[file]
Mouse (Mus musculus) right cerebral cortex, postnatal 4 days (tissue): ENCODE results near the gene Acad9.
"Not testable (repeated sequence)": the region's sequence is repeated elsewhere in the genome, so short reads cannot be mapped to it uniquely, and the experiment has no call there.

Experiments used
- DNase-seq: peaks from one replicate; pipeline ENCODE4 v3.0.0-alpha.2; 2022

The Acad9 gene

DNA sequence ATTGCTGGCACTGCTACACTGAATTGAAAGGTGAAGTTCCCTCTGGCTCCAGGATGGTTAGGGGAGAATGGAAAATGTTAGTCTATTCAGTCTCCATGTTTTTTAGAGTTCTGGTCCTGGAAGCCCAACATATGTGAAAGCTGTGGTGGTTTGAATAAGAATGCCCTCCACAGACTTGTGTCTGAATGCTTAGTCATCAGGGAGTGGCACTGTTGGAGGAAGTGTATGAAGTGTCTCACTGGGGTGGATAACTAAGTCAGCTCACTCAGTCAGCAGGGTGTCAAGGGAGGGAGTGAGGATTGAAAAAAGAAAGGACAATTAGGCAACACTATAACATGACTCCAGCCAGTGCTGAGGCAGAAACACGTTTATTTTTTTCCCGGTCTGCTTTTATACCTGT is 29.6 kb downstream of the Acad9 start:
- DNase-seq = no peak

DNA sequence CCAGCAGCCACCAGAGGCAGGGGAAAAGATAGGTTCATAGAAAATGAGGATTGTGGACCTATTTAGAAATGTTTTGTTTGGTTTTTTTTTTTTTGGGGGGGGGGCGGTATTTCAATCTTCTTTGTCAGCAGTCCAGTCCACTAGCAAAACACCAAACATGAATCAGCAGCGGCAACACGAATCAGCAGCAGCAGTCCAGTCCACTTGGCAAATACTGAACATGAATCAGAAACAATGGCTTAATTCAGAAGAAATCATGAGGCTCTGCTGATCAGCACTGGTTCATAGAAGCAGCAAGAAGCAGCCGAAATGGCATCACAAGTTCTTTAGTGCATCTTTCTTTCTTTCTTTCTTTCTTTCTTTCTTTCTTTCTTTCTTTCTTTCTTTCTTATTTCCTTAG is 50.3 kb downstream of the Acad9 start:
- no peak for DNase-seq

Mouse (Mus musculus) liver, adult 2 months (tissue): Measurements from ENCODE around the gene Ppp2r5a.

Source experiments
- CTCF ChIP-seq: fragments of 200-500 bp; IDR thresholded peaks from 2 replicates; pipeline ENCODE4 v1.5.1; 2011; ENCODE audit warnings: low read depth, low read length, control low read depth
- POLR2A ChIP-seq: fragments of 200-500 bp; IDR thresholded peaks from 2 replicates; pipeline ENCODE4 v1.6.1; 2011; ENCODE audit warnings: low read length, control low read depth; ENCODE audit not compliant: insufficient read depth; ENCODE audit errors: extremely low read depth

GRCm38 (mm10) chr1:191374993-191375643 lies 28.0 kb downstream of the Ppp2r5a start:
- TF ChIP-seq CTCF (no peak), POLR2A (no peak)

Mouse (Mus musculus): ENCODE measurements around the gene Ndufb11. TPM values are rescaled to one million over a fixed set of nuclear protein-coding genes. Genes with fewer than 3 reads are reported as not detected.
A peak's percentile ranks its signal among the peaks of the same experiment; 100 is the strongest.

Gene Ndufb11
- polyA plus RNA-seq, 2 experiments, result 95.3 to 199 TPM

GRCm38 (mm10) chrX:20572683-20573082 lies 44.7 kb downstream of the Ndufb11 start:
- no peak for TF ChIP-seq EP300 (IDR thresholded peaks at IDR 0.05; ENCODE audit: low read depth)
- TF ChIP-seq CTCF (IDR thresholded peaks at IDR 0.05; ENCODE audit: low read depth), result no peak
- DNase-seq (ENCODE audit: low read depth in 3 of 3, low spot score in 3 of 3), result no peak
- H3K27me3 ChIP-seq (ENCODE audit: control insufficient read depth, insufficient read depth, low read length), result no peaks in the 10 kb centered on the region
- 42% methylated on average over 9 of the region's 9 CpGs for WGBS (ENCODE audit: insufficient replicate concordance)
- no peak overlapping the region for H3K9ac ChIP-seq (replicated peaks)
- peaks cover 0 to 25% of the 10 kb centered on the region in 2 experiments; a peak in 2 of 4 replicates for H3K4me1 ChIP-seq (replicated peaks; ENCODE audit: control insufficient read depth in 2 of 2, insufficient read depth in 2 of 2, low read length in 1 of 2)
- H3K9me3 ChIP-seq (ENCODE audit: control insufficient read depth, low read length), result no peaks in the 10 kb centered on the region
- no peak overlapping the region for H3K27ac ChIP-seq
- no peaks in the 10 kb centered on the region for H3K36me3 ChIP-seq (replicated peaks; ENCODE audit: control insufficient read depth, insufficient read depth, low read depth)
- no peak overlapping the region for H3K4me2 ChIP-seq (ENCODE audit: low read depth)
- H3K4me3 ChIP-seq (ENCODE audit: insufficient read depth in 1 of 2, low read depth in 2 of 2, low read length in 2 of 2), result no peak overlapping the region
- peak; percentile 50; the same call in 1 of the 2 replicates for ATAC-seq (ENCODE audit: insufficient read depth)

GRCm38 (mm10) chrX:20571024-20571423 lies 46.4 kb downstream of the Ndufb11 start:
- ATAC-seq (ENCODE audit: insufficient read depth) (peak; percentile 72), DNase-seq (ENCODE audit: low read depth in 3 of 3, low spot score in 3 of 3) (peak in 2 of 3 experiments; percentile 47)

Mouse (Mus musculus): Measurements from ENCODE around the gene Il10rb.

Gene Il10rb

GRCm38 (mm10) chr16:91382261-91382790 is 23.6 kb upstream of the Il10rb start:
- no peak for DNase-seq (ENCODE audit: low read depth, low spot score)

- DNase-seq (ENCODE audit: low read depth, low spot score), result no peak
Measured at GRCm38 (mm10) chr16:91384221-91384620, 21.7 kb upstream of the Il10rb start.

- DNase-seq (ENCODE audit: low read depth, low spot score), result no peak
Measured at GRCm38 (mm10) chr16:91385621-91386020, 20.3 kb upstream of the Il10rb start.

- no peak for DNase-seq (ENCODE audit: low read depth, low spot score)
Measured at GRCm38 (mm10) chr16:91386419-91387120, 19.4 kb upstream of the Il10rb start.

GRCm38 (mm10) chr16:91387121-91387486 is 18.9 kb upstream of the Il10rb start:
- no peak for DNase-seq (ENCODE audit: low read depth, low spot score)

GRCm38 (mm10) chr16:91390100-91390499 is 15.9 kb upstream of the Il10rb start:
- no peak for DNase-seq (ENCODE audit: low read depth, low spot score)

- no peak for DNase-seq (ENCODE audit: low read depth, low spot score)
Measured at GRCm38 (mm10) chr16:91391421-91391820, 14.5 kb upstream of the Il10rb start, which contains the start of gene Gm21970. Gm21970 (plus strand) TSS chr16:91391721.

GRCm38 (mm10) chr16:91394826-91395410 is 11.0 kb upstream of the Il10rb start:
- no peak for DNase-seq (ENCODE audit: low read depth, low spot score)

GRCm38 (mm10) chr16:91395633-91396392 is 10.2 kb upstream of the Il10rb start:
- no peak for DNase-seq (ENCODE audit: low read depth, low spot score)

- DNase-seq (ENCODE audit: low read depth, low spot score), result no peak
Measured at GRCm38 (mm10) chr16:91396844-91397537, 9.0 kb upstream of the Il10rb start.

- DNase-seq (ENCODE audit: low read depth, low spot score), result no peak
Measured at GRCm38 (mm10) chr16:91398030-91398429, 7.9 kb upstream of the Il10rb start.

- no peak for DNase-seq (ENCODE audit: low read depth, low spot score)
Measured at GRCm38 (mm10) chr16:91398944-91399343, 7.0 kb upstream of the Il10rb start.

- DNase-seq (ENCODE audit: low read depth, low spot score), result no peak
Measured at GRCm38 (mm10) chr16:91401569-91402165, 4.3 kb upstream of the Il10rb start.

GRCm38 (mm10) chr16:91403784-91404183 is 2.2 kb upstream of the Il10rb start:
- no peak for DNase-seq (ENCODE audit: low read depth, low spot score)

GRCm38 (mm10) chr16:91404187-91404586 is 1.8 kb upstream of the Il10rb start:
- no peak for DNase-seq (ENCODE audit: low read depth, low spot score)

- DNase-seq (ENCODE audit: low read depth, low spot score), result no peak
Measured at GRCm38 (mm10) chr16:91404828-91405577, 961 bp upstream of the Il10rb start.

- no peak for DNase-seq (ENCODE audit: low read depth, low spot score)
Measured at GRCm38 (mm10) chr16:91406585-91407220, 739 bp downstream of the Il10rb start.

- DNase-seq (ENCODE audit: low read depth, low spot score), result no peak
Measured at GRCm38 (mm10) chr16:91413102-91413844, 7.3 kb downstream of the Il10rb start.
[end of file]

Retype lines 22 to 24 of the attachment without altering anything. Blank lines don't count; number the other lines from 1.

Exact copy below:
- TF ChIP-seq CTCF (IDR thresholded peaks at IDR 0.05; ENCODE audit: low read depth), result no peak
- DNase-seq (ENCODE audit: low read depth in 3 of 3, low spot score in 3 of 3), result no peak
- H3K27me3 ChIP-seq (ENCODE audit: control insufficient read depth, insufficient read depth, low read length), result no peaks in the 10 kb centered on the region